Why do small mirror imperfections matter with modern computers

  • Modern telescopes go to great lengths to have perfectly shaped parabolic mirrors. My question is, why go to the trouble of having a perfect mirror? Why not take a mirror roughly the right shape, and then correct for the distortion using computers?


    What if you "correct" wrong? Ask any professional photographer about whether it's better to have good source shot to work with or correct a blurry, poor-lit, or unfocused image in post-production.

  • jpa

    jpa Correct answer

    one year ago

    correct for the distortion



    An imperfect mirror does not produce a distorted image - it produces a blurry image. With light-field sensors and phase imaging, one could possibly correct for the blur, but it is much more challenging problem than normal lens distortion correction.


    Distortion refers to a systematic change in how shapes are projected in an image. It results from a lens or mirror with good, accurate geometry that just does not produce a rectilinear projection.


    Random imperfections in a mirror do not cause distortion. Every point in the surface of a mirror contributes to every pixel in the result image. If a single part of the mirror is at slightly wrong angle, it does not cause a distortion in one point of the image. Instead, it projects the same image at a slightly different alignment on the same sensor. (1)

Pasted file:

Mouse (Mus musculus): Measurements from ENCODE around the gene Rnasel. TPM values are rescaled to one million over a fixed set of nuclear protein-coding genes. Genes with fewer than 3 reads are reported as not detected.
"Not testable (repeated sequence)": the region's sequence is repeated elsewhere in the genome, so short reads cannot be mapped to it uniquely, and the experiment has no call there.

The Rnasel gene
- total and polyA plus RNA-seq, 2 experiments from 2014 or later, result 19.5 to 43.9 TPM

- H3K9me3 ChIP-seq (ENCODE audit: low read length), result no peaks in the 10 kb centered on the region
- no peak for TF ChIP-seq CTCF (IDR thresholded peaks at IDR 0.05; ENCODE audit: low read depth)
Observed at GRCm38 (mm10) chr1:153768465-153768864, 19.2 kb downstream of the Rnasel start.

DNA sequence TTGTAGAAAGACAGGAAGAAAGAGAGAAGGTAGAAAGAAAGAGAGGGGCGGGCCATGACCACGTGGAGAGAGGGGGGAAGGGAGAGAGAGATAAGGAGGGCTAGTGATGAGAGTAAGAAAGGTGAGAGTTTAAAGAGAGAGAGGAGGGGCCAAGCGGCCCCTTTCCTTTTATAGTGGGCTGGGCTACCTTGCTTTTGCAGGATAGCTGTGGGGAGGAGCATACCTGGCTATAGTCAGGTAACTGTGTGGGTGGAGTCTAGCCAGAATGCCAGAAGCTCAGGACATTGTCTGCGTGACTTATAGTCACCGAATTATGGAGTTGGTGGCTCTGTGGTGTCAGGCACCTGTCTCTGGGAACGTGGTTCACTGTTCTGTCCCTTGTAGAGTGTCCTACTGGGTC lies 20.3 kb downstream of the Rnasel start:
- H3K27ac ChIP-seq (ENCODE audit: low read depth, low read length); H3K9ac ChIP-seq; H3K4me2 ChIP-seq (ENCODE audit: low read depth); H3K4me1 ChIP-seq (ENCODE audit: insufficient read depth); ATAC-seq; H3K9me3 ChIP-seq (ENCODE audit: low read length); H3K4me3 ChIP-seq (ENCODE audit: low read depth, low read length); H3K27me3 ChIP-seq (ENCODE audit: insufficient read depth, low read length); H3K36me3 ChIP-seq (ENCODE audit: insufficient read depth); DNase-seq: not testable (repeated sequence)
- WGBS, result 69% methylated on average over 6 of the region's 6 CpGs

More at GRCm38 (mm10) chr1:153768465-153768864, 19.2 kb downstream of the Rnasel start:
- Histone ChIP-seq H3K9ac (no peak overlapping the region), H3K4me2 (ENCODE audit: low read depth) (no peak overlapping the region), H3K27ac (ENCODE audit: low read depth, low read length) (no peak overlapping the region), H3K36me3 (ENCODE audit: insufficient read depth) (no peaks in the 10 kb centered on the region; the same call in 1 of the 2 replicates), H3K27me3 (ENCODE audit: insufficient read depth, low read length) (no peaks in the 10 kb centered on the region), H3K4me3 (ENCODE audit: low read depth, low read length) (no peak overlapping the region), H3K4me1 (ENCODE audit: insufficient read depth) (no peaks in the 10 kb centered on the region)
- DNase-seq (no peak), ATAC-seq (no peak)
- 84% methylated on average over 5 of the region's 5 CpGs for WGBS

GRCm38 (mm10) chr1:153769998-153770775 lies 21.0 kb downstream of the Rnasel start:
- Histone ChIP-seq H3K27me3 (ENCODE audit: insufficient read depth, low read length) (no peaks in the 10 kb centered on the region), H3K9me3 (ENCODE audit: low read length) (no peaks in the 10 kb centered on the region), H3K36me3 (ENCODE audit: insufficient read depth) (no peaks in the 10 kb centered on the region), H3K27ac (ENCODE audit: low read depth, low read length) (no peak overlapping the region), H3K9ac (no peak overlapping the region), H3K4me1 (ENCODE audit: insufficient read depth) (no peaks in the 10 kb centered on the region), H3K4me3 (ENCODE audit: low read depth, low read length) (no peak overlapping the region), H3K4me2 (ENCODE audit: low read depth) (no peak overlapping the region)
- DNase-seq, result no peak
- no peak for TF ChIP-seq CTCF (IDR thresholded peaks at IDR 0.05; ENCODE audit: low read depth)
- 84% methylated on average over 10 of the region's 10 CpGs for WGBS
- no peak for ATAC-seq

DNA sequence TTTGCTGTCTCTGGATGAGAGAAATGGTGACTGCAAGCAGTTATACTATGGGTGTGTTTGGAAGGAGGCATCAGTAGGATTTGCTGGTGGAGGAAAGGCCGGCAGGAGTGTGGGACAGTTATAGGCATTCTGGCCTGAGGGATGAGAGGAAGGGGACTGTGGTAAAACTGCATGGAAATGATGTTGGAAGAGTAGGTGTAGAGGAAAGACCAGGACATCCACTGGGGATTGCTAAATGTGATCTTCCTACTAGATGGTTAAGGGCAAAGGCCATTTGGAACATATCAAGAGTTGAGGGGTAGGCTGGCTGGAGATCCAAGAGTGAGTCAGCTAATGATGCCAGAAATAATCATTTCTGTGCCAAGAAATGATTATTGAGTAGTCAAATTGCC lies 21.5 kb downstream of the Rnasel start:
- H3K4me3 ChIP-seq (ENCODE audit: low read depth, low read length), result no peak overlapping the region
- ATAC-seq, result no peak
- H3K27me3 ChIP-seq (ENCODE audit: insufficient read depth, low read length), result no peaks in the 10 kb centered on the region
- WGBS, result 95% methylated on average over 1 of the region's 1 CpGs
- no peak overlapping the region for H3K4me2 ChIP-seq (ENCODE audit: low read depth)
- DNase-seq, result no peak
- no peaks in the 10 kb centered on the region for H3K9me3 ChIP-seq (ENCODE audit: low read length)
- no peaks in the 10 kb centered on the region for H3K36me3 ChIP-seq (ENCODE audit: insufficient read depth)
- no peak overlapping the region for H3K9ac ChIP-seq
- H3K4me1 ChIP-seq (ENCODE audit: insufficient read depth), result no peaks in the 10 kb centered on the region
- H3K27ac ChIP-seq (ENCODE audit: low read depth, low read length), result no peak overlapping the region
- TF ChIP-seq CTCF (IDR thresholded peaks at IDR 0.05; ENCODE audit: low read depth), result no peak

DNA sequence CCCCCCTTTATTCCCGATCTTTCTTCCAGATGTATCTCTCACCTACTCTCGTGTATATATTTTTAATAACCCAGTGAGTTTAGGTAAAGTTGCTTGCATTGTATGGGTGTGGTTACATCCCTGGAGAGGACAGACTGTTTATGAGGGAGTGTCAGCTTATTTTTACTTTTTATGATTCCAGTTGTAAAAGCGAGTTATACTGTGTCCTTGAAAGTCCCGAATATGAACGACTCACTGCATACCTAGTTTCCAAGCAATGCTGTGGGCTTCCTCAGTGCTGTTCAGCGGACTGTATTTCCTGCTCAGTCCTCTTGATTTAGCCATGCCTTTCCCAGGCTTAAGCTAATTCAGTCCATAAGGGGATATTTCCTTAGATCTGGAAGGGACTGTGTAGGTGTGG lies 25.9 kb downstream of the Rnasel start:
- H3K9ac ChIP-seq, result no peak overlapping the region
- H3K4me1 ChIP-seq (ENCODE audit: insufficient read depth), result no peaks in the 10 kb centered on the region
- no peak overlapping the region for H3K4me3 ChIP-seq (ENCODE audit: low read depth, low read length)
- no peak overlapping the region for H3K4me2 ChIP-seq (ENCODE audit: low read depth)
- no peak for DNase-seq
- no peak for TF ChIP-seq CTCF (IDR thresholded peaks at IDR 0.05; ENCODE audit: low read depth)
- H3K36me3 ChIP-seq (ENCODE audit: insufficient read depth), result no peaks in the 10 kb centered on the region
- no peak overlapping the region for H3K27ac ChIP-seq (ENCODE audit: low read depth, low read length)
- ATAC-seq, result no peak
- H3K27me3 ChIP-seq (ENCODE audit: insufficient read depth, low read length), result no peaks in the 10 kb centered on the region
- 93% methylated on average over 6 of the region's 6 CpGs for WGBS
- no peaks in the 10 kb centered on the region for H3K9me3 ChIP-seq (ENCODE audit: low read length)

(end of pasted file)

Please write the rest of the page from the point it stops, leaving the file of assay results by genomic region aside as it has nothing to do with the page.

In the case of a starfield, this would cause ghost images of very dim stars to appear next to the real stars. Repeat this for a thousand imperfections, and the result is just blurry dots. Deconvolution is a process that can be used to remove blurriness, but noise and other uncertainties limit its effectiveness.


    (1) This may be a bit unintuitive if you think about funhouse mirrors where the image is distorted. Those work differently because they act the part of a planar mirror, where indeed each part of image is reflected by a single part of a mirror. But planar mirrors cannot form an image by themselves, instead the lens in your eye is the critical component of the image accuracy.


    Every spot on a funhouse mirror actually reflects a pupil-sized region of the actual image, which is larger than a single point, but generally small relative to the size of the mirror. In many mirror-based cameras, however, the effective pupil size is often essentially the same as the diameter of the biggest mirror.

    @supercat Thanks for the explanation, I had been wondering if there is a more exact way to describe the difference!

License under CC-BY-SA with attribution


Content dated before 7/24/2021 11:53 AM